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Space and Time, Spring 2004

Space and Time, Spring 2004
Space and Time
Space and Time is published twice a year. Single issue pirce is $5.00 + $1.25 handling charge. Subscriptions are available for 2 issues/$10, 4 issues/$20 (Canadian rates 2 issues/$11, 4 issues/$22; all other countries 2 issues/$13, 4 issues/$26). Outside US please use US dollar postal money order or check payable against any US bank.

Space and Time
138 West 70th Street (4B),
New York, NY

Space and Time

Past Feature Reviews
A review by Rich Horton

Space and Time is one of the more remarkable small press fiction magazines for its longevity: this issue is #98! Gordon Linzner has been publishing (and usually also editing) this magazine since 1966. While the list of authors he has published is not surprisingly dominated by obscure names, Linzner has also made some interesting discoveries. He published fiction by the likes of Stephen Barnes, Darrell Schweitzer, Eric Vinicoff & Marcia Martin, Jessica Amanda Salmonson, Charles de Lint, Mark Tiedemann, John Stith, Richard Chwedyk, Stephen Dedman, Mary Soon Lee, Richard Parks, and Jeffrey Ford, for example. In Ford's case, Linzner's publishing company, Space and Time Books, put out his (very obscure) first novel, Vanitas. This is, I think, a record of long term effort and support for which he sholud be very proud. (Linzner remains Editor-in-Chief, but the Fiction Editor is now long-time contributor Gerard Houarner, the Poetry Editor is Linda D. Addison, and the Features Editor is Faith L. Justice.)

The current issues offers nine stories and as many poems. (No other features -- no editorial, no reviews, no non-fiction. Though there is copious black and white artwork.) In a very general sense, the stories are typical of the better semi-professional magazines -- in nearly every case one can see why they may not have made the cut at the top magazines, but they are generally decent work, with a spark in every case that kept me reading. The poems seem typical of SF poetry, with a bias towards horror -- not entirely to my taste. ("Maine Morning", by David Napolin, a nice short lyric, not SFnal, was my favorite.)

Of the stories, these stood out. Paul E. Martens's "In His Footsteps" is a successfully funny story about the son of God. No, not Jesus. Keith's father is a scientist who discovered how to become God. For Keith, being an underachieving English major son of a great scientist who is also God is quite a burden. M. Christian's "The Rich Man's Ghost" is an nice use of Japanese imagery to describe financial cyberspace, telling a story of a rich man who is haunted by a "ghost" in the virtual world. "A Catamount Inside the Paling," by Douglas Empringham, is an effective story of an old witch enchanting a nobleman, perhaps not in his best interests. Fortunately, his page and her two wards are just alert enough to save the day -- half unsuspecting. Harley Stroh's "The Devil's Last Dance," the longest story here at some 10,000 words, is a frustrating example of the plusses and minuses of semi-pro fiction. This tale of a Spanish-like milieu, on the brink of a revolution which will topple the decadent aristocrats, is absorbing reading. It tells of an aging "true-blood" master of the Danse, the intricate social art of the aristocracy, and how he is unwillingly drawn to a nouveau riche young woman. But the two cannot quite overcome their pride... I read the story with interest, thought the ideas interesting and the characters involving, but in the end I felt it a near miss -- the pacing is a bit off, the plot just doesn't quite cohere. Still, promising work, and in some ways the most exciting story here. Finally, Brian Plante's "Irrational Space" is a nice, ambiguous, story of the disembodied pilot of a ship travelling through i-space to a distant planet.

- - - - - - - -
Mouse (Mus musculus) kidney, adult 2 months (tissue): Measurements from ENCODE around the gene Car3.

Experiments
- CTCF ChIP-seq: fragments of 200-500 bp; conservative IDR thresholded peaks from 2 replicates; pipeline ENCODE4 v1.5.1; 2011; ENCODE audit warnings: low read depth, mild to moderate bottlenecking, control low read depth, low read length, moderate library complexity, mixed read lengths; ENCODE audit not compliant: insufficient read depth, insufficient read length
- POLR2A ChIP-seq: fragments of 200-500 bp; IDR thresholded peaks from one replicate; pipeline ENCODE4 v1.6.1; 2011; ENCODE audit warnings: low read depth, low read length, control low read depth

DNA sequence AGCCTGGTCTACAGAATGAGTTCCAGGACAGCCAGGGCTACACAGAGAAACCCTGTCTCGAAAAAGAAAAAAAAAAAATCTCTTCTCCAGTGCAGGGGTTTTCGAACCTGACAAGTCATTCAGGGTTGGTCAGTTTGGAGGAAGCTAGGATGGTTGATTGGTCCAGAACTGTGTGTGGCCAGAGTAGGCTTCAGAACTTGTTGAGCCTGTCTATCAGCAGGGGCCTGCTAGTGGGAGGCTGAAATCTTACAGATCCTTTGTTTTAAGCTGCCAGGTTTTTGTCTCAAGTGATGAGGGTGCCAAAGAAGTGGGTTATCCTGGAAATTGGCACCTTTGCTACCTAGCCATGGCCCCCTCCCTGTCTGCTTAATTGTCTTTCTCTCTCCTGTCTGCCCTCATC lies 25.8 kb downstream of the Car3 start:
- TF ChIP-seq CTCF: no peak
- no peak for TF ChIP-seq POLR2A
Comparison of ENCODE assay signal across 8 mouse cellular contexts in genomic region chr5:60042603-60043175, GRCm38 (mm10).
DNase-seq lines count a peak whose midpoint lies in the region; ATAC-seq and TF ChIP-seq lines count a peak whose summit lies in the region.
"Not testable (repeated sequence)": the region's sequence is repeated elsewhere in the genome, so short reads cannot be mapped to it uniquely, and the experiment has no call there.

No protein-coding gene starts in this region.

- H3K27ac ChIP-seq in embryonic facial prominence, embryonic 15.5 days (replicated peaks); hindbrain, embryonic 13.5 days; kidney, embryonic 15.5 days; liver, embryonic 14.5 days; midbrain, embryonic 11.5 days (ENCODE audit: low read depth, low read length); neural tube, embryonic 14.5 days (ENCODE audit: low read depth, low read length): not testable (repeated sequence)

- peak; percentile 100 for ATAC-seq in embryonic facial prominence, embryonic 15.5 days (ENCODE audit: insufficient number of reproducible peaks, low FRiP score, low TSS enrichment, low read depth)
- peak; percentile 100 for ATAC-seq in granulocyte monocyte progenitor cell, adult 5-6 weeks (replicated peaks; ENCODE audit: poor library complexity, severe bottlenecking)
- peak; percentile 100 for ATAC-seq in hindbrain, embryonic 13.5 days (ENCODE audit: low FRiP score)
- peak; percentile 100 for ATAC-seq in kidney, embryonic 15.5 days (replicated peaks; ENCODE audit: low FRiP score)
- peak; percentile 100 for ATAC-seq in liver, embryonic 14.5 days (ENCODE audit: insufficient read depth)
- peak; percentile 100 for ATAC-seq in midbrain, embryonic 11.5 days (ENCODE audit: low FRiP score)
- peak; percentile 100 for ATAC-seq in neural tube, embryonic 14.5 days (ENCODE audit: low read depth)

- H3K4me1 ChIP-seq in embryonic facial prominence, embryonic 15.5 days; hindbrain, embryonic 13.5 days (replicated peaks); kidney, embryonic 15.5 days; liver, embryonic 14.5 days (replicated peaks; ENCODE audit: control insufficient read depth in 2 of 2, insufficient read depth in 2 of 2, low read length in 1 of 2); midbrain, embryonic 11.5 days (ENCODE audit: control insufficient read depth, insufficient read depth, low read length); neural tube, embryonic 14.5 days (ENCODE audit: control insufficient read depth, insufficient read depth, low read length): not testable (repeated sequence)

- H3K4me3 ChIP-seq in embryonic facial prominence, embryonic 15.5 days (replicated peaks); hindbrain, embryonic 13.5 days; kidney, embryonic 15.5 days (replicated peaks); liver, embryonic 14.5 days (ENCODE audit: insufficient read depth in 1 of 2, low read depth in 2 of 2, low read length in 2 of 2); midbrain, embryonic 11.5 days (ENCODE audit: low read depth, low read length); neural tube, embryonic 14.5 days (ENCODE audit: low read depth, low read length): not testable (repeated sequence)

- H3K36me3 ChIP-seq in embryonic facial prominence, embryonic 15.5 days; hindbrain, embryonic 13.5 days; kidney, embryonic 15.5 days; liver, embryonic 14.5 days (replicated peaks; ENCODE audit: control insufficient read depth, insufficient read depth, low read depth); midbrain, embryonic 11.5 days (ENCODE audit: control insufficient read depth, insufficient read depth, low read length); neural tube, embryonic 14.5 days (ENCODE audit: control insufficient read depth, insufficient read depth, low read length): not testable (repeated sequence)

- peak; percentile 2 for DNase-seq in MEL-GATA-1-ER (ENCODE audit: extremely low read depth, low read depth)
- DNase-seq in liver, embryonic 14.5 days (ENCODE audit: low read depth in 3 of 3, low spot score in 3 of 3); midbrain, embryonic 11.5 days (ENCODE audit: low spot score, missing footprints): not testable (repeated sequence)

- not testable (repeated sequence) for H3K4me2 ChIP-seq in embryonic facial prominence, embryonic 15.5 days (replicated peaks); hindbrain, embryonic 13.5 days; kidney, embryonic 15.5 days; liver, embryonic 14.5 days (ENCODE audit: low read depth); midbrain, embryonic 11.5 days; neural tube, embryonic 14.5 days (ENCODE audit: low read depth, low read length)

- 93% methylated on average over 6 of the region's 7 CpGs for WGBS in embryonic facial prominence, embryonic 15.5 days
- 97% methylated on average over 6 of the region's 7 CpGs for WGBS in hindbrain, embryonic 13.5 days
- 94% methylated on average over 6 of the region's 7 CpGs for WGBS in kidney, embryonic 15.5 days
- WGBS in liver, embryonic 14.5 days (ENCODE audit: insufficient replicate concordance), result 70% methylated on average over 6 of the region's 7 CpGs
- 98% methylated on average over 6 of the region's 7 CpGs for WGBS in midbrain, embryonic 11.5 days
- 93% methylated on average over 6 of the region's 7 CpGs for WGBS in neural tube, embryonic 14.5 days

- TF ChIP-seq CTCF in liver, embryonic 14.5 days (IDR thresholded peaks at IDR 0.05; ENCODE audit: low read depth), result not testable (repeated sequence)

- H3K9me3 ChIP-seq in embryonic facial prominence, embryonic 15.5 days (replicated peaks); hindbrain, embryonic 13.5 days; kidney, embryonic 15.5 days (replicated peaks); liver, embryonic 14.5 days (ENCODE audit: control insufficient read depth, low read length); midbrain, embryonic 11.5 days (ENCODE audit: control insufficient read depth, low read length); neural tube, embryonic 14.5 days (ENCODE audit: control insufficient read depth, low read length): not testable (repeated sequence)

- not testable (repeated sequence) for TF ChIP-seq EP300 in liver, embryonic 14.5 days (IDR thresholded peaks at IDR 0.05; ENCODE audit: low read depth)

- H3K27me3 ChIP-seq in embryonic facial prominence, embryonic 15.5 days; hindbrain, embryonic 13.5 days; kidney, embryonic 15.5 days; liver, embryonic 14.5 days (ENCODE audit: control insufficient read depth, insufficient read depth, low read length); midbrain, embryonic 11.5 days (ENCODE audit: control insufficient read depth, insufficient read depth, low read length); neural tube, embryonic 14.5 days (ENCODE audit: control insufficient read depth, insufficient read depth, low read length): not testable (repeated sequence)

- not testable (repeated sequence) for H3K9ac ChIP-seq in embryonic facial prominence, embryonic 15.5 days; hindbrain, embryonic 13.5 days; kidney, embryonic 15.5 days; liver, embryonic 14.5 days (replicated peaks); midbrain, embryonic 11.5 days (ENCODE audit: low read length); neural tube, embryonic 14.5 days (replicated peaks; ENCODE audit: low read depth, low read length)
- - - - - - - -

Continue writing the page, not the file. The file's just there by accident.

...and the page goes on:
In all, this is a worthy effort. No stories here are classics, but the magazine is full of readable stuff, and plenty of promising work.

Copyright © 2004 Rich Horton

Rich Horton is an eclectic reader in and out of the SF and fantasy genres. He's been reading SF since before the Golden Age (that is, since before he was 13). Born in Naperville, IL, he lives and works (as a Software Engineer for the proverbial Major Aerospace Company) in St. Louis area and is a regular contributor to Tangent. Stop by his website at

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